Hell Hole Trail is a 2.5 mile lightly trafficked out and back trail located near Foresthill, California that features a lake and is rated as moderate. The trail offers a number of activity options and is best used from March until November. Dogs are also able to use this trail.
Directions from Georgetown: Travel 15 miles east on Wentworth Springs Road, turn north on Eleven Pines Road. Continue 45 miles to Hell Hole dam.
There is nothing easy about this trail. Be in good health if you are thinking about attempting this hike. We hiked the south trail and went past the end of the reservoir and camped past the first waterfall and pool. We checked out Kada Falls the next day which was even still further. As far as the trail is concerned, it is difficult. The only easy part is crossing the dam. The trail has steep climbs and is overgrown, parts of which have to be crossed by climbing over fallen trees. We lost the trail for a bit but reconnected further up. We had solitude as no one was out there over the weekend not even off roaders. And the effort was more than worth it. The waterfalls past the reservoir are awesome! Pack light and bring mosquito spray because they are deadly. DON'T forget water! Going down to the reservoir to get water is not an option while on the trail Even on the way back we lost the trail right before the dam and had to back track. The reservoir is not pretty and the trail is tough but the payoff for camping in a location like this is priceless. Will post photos soon.
This trail is better by boat. That is to say, take a canoe or flat water kayak and explore the shores of the lake. Hell Hole is one of the few reservoirs that qualifies as beautiful, particularly when filled to close to the reservoir maximum pool elevation. This reservoir is also located so far from Sacramento that the typical reservoir crowd is not inclined to travel here. Beautiful lakes and solitude are a rare combination in California, so if you are looking for those things, this is the place. But be prepared for the long drive, and don't get caught in the afternoon winds that can make life miserable if you are in a small boat.
A hell of a hole to get out of. This trail is very strenuous. There are tons of beautiful views and the campground at the end of the trail is fantastic. Plenty of natural water sources along the trail. Several places along the trail it was tough to know which way to go but keep an eye out for trail tape and rock cairns. I can't imagine taking this trail on a year with a lot of snowmelt...in this dry year there was some rough water crossings.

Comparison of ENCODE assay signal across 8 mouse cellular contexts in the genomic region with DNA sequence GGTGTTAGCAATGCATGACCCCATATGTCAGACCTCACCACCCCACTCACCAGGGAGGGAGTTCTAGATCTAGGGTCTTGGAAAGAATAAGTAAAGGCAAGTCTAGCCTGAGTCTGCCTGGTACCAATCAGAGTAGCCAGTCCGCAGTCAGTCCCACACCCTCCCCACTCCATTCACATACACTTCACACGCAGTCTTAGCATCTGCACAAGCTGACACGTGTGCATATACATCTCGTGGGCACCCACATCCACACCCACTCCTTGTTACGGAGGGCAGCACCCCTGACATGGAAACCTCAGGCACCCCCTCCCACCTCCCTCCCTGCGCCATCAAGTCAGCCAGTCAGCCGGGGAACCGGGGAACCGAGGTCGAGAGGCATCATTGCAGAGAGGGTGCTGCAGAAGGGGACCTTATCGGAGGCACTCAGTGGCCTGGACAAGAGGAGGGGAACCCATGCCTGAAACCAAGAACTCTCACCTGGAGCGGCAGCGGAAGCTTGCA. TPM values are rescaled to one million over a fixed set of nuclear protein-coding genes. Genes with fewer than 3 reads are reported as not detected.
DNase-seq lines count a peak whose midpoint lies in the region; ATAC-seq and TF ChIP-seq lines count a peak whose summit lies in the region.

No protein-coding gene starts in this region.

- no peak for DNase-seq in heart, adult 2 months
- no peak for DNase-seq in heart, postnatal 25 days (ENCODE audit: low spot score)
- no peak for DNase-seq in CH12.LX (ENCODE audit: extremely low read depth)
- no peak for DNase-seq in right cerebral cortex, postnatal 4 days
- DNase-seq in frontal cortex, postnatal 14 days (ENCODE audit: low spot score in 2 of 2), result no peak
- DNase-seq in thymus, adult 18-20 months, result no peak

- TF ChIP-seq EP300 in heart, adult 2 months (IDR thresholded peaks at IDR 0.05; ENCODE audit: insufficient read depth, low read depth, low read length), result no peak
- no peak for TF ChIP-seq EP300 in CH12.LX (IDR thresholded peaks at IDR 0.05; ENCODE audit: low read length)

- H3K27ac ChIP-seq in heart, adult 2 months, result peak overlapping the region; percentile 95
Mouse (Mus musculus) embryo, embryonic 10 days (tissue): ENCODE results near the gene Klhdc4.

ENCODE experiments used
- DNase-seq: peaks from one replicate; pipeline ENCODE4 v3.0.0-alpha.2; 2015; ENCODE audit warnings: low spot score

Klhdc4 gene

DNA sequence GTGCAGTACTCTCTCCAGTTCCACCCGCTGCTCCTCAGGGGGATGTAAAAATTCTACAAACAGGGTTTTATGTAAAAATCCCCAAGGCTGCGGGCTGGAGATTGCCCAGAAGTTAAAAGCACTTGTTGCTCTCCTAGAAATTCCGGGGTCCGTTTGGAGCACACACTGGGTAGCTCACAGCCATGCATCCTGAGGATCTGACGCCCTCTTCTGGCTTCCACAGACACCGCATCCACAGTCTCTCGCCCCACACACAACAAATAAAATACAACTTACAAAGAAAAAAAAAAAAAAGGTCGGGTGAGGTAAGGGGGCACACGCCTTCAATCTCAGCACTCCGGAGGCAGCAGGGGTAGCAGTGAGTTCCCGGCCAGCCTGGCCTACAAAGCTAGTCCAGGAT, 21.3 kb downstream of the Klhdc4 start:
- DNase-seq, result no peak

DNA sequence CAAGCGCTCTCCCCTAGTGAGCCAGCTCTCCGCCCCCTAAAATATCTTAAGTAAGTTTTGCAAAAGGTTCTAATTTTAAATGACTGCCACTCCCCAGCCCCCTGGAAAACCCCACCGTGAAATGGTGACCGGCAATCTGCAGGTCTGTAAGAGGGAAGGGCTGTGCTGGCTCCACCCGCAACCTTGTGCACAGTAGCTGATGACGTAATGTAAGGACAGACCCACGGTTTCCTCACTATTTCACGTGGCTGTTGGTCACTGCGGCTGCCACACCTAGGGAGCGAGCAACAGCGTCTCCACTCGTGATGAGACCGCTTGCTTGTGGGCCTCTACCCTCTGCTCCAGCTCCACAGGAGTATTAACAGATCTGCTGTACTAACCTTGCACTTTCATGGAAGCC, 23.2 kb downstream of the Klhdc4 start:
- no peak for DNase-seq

What Drew said is still true. The trail is overgrown in some areas, there are plenty of cairns but some of them seem random. There are a number of areas where run off crosses the trail. Make sure you have waterproof boots. Those run offs get deeper and faster as the sun climbs.
I only made it about a 3rd of the way around. If you go with a dog you may not be able to get them past some of the water. Others you might need to carry them over.
Tough climb on a barely there trail. Still a lot of fun and will return but without my dog.
This trail refers to the 5 mile trail that follows the southeastern shore of the Hell Hole Reservoir. There is another trail on the northern shore also called the Hell Hole Trail, but that is a jeep trail. I hiked both of these trails while completing a loop around the reservoir. The true Hell Hole Trail was not in the best shape and it appeared to be at least 5-10 years since it was last maintained. The trail starts to disappear at the Upper Hell Hole Campground, where there are park benches. From the campground there is no discernible trail that connects to the "Hell Hole" jeep trail. Instead, there are some scattered cairns with no pattern or direction. The route crosses both the upper Rubicon River and Five Lakes Creek. In May, I walked over both on the trunks of large fallen trees. Once across Five Lakes Creek, there is more route finding to get to the jeep trail. The route was obvious once on the jeep trail (=rough dirt road). This circumnavigation of the Hell Hole Reservoir is only for experienced route finders.